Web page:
The people that work in German prisons are much different than the people that work in American prisons. It’s very difficult to get a job as a German correctional officer. Fewer than 10% of the applicants are accepted. And it’s like getting into UCLA or Berkeley or something like that, to get a job like this.
Their training, they have two years of training. Most of their training is in social work, counseling, rehabilitation. Some of it is in physical control kinds of techniques. The facilities, as I’ve shown you, this Heidering Prison, the German prisons, they’re very nice places to work.
They’re clean, the staff eats the same food as the inmates, and the atmosphere in the prisons is actually quite relaxed. It’s not tense and angry.
Now, the obvious question is, Why? Article 1 of the German Constitution: “Human dignity shall be inviolable. To respect and protect it shall be the duty of all state authority.” That’s the very and number one most important thing in the German Constitution, and that’s been sided by the German Supreme Court to give inmates one person per cell, no solitary confinement, no death penalty, and everyone is eligible for parole there.
Now, of course, this German Constitution didn’t come out of nowhere. I wanted to show you the picture of Shaka Senghor. He was a convicted murderer from Detroit who came on this trip with us. He’s been released; he’s doing very well. He spent seven and a half years in solitary confinement in a Michigan state prison.
The German officials think that this is cruel and almost torture and were surprised that he’s not completely insane.
Now, I said to you that I showed you the German Constitution. That Constitution in Germany was written in 1949 while Germany was occupied by the United States, Britain and France, after World War II. That was written in the shadow of the Holocaust and what the German government had done. And so it’s not a surprise that the number one thing was “respect human dignity.”
Now, I finished my week-long trip there, got in a Mercedes-Benz, and started to drive to Bergen-Belsen. The car started to speak to me in German and give me directions. I don’t speak German, and I wasn’t real comfortable being told what to do in German, particularly given the fact that I was going to Bergen-Belsen.
I arrived in Bergen-Belsen about three hours later. My father and grandmother were in Bergen-Belsen from January 1945 until April 15th, 1945. This was their third concentration camp. They’d been in two other slave labor camps in Poland.
By the time they got to Bergen-Belsen in 1945, there were 60,000 people and 10,000 corpses — that’s dead people — in an area less than 0.2 square miles, less than half the size of your campus here.
So, there wasn’t a need for people to shoot to kill people. Disease like typhus and typhoid killed thousands of people. Even after the camp was liberated in April of 1945 by the British, another 10,000 people died the next month.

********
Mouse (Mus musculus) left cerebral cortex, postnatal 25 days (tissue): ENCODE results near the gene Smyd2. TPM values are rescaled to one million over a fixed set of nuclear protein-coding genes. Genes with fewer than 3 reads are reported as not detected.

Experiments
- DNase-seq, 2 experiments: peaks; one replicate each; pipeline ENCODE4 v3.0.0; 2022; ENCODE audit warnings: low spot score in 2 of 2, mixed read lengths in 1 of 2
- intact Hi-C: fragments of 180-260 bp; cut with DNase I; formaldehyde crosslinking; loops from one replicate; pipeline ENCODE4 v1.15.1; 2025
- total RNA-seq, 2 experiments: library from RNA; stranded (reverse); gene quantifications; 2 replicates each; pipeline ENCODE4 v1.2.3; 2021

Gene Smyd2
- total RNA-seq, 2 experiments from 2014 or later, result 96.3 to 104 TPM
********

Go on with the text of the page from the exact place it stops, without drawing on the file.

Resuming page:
In March of 1945, at the same time my family, my dad and my grandmother, were there, Anne Frank and her sister Margot, you may have heard of her, died in March of 1945.
So, I got to the camp. These are some photos of what the camp looked like. It was burned to the ground by the British to get rid of all the disease that was there.
And so, there’s sort of a memorial that’s been set up on the site. I met with Dr. Bernd Horseman. He’s the chief archivist of Bergen-Belsen, and I had corresponded with him before I came. He’s about my age. He’s not Jewish; he grew up near this camp.
And I’d sent him the information about my family. I spent about half the day with him and half the day walking around, and he was actually able to show me the records that the British army kept and the Jewish committee kept of the people that had survived.
The name of the Jewish Committee’s records is called nitzolim, which is often translated as “Holocaust Survivors” or something like that.
But the Hebrew is much more poignant; it means “Counted Remanence.” And in the records, I saw the original names of my dad and my grandmother, my remanence.
I walked around the camp for about four hours. There’s mounds like this all over the camp, where there’s tens of thousands of people that are all buried underneath there. I didn’t go to Germany to forgive or forget, and I didn’t either, but I went to learn.
How did a country that had done such horrible things recreate itself so quickly into one of the most enlightened when it comes to crime and punishment? If Dostoyevsky was correct when he said, “The degree of civilization in a society can be judged by entering its prisons,” then how civilized are we?
What I learned from visiting gleaming prisons, talking to correctional officers and convicted criminals, and then walking through a quiet field of mass graves is that the world might be broken but it can be repaired, because we’re all created with human dignity.